In September the minor ‘Cities, Migration & Socio-Spatial Inequality’ starts. This is a combined minor of the TU Delft, Erasmus University Rotterda and Leiden University, organised by the Faculty of Architecture and the Built Environment at the TU Delft. As part of the program students will do a integral analysis of a neighborhood in Rotterdam, supervised by Veldacademie. The neighborhood is part of the Living Lab Resilient Neighborhoods.
Students of various universities can apply until the 31th of May.
De minor counts 15 ECTS and consists of 3 parts:
- BK7470 CMSI Lecture Series and Review Paper
- BK7471 CMSI Collaborative Project: Tackling Spatial Inequality
- BK7472 CMSI Engaging with Practice of Spatial Inequality
‘’ The first course offers interactive lectures introducing the context, themes and key concepts in the minor: socio-spatial inequality, spatial justice, migration, diversity, and identity. In turn, students will prepare statements and questions in relation to each lecture; these questions will be used to spark off debate in the classroom (taking 20 minutes after each lecture). Some of the lectures will be provided by instructors from other universities: Dr. P.W.A. Scholten (Erasmus University Rotterdam - Public Administration) and Prof. dr. M. Schrover (Leiden University - Migration History). After a few weeks, students will select a theme or concept based on the lectures and write a literature review paper (max. 4000 words) with a research question that is approved by the instructors. This review should not only include a discussion of one of the key concepts, but also an analysis of its spatial implications.
The second course consists of interdisciplinary group work, in which students from different backgrounds work together on a real-life case study with a complex set of problems related to migration and diversity, in an urban setting in Rotterdam. In fact, the case study will be embedded in the Urban Living Lab that is currently operational in the IJsselmonde district in Rotterdam and co-ordinated by the Veldacademie. The case study will include both research – problem analysis and stakeholder identification – and planning and design, i.e. creating a socio-spatial strategy that addresses the identified problems. Obviously, students are encouraged to align their literature review papers with the research part of the project.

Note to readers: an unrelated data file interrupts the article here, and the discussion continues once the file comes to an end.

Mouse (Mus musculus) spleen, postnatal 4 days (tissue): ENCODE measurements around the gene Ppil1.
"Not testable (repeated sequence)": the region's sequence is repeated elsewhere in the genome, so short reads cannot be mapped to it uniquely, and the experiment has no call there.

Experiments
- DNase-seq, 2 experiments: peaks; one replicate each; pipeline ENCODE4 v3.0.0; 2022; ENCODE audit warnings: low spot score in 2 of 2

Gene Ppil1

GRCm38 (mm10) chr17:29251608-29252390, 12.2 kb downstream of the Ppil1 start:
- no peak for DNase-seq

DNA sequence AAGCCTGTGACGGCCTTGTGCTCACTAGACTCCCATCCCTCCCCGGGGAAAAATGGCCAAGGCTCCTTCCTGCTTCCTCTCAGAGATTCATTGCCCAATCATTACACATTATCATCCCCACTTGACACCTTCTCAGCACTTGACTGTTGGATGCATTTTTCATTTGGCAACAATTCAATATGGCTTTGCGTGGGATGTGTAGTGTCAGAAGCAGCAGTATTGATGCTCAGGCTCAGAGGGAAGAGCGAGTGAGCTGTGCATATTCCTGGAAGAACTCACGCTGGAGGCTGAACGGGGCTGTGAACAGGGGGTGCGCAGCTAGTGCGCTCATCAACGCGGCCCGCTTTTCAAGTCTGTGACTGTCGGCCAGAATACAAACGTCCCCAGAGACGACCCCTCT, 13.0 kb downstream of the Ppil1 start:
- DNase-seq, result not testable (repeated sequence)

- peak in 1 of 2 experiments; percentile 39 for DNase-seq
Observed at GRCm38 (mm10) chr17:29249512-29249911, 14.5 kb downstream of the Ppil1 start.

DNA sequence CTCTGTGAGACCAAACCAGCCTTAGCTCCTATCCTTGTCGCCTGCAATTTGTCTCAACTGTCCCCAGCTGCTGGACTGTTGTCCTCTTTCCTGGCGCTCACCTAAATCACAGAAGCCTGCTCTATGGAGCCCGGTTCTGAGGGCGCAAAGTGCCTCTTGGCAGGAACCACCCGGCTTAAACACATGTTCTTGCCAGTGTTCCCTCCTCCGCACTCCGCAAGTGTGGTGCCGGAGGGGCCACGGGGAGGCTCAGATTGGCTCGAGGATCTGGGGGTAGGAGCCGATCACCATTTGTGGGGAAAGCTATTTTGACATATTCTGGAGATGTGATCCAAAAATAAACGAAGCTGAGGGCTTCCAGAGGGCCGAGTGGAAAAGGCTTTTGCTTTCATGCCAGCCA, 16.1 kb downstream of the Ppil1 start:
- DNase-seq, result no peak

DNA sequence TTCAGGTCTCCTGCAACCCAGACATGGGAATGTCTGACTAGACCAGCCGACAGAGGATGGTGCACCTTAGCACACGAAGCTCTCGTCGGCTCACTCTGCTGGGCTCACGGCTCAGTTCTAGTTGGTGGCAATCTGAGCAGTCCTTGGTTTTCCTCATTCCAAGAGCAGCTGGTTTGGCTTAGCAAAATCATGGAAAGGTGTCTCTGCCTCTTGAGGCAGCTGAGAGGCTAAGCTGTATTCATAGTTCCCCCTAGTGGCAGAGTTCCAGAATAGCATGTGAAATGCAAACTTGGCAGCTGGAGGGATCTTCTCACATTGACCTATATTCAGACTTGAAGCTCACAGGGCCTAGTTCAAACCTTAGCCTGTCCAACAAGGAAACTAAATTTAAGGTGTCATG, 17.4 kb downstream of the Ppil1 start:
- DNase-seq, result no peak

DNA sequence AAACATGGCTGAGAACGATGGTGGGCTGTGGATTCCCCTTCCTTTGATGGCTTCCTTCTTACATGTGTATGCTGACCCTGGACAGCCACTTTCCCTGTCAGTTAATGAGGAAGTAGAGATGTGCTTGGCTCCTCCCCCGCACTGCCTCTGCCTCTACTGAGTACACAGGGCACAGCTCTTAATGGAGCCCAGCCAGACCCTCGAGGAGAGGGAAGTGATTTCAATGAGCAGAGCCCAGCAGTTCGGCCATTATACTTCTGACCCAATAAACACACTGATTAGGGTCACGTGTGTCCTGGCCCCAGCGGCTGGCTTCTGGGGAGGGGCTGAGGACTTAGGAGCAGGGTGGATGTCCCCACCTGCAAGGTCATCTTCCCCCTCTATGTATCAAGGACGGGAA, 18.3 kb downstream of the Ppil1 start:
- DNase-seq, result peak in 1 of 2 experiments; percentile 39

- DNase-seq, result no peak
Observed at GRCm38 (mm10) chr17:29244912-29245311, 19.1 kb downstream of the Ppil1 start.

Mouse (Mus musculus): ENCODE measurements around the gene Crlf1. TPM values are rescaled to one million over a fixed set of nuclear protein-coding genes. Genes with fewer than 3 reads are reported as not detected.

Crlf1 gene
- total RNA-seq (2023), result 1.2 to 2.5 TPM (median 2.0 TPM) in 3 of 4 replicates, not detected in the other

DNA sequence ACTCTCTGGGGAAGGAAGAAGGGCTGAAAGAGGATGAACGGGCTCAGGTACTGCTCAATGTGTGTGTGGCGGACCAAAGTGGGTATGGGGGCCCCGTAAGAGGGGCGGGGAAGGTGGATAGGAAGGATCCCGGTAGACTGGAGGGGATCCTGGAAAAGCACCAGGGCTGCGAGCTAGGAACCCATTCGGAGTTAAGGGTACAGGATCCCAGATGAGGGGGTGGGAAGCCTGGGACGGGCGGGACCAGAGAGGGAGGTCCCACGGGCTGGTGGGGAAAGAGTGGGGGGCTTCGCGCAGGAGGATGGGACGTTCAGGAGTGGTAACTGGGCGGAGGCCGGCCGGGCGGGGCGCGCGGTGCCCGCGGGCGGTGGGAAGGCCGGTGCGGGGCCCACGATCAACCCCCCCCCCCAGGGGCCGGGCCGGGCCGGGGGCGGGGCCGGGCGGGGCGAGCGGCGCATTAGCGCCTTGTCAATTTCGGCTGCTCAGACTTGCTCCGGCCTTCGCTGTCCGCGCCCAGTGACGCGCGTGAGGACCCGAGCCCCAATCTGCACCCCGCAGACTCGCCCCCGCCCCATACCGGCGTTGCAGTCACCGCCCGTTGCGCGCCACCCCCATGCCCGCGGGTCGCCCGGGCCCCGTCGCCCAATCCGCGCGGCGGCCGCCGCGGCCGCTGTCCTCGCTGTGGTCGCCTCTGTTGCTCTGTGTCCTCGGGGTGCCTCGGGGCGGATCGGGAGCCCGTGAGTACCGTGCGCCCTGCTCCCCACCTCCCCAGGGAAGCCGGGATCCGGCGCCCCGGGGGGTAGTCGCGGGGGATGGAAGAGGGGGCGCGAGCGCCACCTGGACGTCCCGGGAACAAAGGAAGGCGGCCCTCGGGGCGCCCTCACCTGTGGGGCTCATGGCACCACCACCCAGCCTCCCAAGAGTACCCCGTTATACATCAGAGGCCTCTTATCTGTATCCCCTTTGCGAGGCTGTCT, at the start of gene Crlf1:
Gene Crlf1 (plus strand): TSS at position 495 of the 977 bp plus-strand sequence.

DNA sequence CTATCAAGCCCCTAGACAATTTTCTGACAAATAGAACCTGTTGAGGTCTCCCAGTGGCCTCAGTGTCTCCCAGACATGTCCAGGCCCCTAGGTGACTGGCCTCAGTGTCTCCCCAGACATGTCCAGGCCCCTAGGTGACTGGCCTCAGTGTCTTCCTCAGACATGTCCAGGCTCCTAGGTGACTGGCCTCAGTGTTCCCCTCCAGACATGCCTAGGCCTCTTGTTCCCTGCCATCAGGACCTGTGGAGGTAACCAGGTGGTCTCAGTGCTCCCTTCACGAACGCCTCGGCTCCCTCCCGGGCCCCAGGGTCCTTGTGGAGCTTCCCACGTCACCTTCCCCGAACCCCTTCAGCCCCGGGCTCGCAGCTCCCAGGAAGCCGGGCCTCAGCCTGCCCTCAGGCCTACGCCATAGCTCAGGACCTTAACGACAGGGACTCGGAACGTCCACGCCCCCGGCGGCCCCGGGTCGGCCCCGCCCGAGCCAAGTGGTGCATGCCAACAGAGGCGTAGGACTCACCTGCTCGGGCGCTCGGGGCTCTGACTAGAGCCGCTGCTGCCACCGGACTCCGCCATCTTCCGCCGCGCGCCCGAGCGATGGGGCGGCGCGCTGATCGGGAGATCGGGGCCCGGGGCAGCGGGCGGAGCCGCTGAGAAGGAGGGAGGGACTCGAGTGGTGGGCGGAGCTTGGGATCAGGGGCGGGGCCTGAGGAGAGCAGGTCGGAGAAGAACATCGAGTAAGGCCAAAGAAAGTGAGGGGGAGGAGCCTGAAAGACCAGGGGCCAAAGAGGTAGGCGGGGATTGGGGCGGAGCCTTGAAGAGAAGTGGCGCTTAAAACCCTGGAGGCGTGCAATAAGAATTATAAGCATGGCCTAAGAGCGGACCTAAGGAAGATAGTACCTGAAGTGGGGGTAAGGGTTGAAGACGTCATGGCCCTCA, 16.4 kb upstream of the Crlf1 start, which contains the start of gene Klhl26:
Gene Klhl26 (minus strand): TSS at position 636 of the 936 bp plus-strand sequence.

The third course consists of an action research approach in a neighbourhood on the South Bank of Rotterdam. Using a range of methods, students will create an integrated, multidisciplinary analysis of this neighbourhood, focussing on socio-spatial inequality, diversity and social resilience (in Dutch: veerkracht). The multidisciplinary analysis will identify the main strengths and weaknesses of the target area across several domains, ranging from housing, public space, education and economy to employment, income, participation and safety. This analysis will form the basis of the strategic plan that will be created in the second course.
The course starts with a training in field research methods by staff members of the Veldacademie. Central to the methods is the so-called Living Fields Analysis. In this analysis, both quantitative and qualitative data and policy analysis are combined into an multidisciplinary analysis of an area, which can elaborated into specific research subjects. The field research training consists of three modules: mapping with GIS/visualisation data, methods for qualitative research (interview and observation), and analysing techniques. The training offers students a kick-start for their research and strategic plan. Throughout the course, supervision will be provided by the course instructors and Veldacademie staff members.’’